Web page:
If one goes online and does a general search for poetry one will discover that not only is a great deal of poetry available, but that an overwhelming amount of it is very current—perhaps as current as the same day! How does one respond to page after page of websites of brand new poetry? The usual reaction is to appeal to an authority on the subject in order to get some idea of where to start, and that authority remains major publishers with the addition of academia. They are the gatekeepers.


It is reasonable to argue that with so much poetry available a gatekeeper is needed. Otherwise one might read, listen or watch for years and never get a sense of which poetry was important and which was insignificant. If one assumes that the large publishers and major universities have done their jobs thoroughly and sorted the wheat from the chaff the task is greatly simplified. There is plenty to read. It is almost always superior in content to popular film, music and novels. One can be quite satisfied that great poetry has been sought, located and read with a result not unlike a visit to a museum or the consumption of fine wine. Namely, that a higher level of culture has been experienced. Why would anyone look any further? Why trouble the waters of contented erudition? Most never will.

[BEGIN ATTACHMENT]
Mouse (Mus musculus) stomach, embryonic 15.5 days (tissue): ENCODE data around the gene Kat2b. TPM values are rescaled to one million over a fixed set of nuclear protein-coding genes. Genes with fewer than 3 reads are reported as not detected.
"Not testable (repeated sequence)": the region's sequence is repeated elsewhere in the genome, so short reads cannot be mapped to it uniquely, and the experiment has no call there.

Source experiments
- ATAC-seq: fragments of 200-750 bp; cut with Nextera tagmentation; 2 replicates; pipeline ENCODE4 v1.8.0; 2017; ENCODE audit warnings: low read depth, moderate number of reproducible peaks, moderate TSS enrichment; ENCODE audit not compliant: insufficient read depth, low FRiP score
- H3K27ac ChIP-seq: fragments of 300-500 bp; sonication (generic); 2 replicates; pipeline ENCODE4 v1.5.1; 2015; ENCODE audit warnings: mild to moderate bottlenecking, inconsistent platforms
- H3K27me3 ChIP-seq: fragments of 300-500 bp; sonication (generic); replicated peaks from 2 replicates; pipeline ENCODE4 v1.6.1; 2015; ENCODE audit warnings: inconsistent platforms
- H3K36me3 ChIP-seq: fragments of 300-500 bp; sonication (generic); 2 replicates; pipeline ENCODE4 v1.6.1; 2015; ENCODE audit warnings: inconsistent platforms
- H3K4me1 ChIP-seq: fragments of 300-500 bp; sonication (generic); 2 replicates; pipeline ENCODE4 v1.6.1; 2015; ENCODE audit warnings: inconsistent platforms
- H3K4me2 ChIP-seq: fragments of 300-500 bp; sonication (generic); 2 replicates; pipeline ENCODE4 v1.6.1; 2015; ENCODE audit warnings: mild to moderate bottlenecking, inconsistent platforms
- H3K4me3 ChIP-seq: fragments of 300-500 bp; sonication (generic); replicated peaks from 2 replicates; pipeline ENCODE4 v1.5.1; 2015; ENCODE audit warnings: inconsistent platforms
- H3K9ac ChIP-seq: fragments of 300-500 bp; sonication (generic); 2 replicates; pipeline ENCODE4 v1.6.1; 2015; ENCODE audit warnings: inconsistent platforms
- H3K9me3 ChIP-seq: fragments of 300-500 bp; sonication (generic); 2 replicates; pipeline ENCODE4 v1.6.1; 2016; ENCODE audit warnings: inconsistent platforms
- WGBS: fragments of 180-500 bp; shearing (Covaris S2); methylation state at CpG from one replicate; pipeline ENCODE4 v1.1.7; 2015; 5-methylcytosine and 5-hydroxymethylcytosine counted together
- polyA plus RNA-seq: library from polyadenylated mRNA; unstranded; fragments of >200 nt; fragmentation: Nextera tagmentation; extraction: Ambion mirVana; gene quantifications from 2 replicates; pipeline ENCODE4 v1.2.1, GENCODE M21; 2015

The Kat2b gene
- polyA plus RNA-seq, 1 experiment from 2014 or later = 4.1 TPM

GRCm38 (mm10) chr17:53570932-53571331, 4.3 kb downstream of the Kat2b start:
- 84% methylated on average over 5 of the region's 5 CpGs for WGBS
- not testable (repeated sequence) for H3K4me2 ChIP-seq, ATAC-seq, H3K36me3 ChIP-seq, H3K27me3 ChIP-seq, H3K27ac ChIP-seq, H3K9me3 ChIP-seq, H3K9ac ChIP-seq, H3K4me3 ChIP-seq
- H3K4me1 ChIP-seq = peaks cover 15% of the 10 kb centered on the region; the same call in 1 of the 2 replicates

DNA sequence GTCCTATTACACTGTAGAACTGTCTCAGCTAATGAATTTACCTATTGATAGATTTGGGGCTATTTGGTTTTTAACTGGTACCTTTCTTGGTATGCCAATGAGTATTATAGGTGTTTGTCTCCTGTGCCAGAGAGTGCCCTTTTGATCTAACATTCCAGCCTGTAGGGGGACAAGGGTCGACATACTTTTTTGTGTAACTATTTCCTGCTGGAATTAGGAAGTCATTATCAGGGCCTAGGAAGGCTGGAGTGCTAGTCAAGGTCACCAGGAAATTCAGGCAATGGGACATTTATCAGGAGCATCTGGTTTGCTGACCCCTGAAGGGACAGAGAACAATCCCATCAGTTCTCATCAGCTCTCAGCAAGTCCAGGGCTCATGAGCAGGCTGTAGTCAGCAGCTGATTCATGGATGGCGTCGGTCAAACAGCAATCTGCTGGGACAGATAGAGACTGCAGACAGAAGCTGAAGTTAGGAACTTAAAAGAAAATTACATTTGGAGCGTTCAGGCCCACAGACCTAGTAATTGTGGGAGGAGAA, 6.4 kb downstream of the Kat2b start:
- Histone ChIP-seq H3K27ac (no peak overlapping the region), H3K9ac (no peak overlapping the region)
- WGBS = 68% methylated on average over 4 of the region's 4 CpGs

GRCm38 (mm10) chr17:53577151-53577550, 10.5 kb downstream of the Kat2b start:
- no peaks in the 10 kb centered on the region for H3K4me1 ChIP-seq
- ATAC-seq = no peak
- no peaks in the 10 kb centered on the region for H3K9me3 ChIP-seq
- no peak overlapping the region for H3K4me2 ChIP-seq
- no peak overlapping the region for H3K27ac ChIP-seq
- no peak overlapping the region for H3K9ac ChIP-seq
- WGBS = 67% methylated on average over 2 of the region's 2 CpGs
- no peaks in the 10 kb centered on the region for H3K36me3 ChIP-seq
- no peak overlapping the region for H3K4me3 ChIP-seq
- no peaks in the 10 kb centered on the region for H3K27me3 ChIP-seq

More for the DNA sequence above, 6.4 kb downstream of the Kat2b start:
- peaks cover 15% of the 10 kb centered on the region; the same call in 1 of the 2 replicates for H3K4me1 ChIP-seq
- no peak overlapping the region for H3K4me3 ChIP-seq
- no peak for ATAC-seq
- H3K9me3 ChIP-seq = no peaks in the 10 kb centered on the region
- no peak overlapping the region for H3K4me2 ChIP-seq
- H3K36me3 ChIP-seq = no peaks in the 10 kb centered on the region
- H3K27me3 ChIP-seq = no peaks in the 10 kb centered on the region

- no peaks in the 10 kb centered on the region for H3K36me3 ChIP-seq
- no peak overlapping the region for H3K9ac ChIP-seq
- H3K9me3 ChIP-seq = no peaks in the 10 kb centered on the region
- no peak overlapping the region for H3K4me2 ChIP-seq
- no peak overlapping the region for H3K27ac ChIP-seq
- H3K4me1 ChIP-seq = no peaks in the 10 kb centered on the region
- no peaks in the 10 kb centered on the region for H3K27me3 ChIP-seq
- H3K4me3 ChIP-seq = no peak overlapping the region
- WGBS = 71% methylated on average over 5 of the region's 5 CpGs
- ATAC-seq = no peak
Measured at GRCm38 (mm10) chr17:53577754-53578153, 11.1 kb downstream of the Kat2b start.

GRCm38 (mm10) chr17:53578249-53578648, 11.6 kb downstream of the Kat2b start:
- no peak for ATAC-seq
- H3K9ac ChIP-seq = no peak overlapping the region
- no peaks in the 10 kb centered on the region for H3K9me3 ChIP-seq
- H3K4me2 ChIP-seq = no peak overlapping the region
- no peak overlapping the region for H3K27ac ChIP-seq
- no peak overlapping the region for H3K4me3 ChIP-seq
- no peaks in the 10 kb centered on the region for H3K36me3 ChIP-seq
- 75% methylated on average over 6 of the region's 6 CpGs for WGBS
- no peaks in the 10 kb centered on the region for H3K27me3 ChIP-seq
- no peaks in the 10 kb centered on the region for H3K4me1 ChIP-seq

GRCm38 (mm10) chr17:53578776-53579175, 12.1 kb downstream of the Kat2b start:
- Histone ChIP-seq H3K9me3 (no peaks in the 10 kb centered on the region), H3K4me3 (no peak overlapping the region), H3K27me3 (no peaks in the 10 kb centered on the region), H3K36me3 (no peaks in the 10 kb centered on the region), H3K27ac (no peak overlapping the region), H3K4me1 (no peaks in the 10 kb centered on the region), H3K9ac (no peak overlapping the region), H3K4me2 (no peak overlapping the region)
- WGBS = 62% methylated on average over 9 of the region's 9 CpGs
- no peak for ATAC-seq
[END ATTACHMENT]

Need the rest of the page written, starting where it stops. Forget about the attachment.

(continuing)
However, a deeply engaged appreciation of poetry can never be contented because that engagement disturbs the waters forever. Poetry is rarely the result of contentment, quite the opposite. It is a result of a disturbance in the mind of the poet, the shape of culture in which it was composed, and occasionally in the deep well of being itself. For that reason poetry will not let us rest in the status of self-affirmation as an intelligent individual. It compels us to go further, to ask fundamental questions and seek something quite beyond ourselves. To become deeply involved with poetry is to unsettle our broad cultural assumptions and even throw the nature of individuality in doubt. Poetry creates an ache that can never be healed, but only relieved by a lifelong experience of those conditions that only poetry can provide. No gatekeeper can make absolute determinations on such a personal level. Both the gate and the keeper have become irrelevant.





Given that the primary function of major publishing is to generate profit, the poetry it publishes is merely a token gesture to the art. If we look to them for a representation of what is happening in contemporary poetry our perspective will be reduced to something bordering on complete ignorance. Looking then toward the other established channel for contemporary poetry—the academy—we have to consider what the university presses offer and what is being taught, especially to young poets and other creative writers.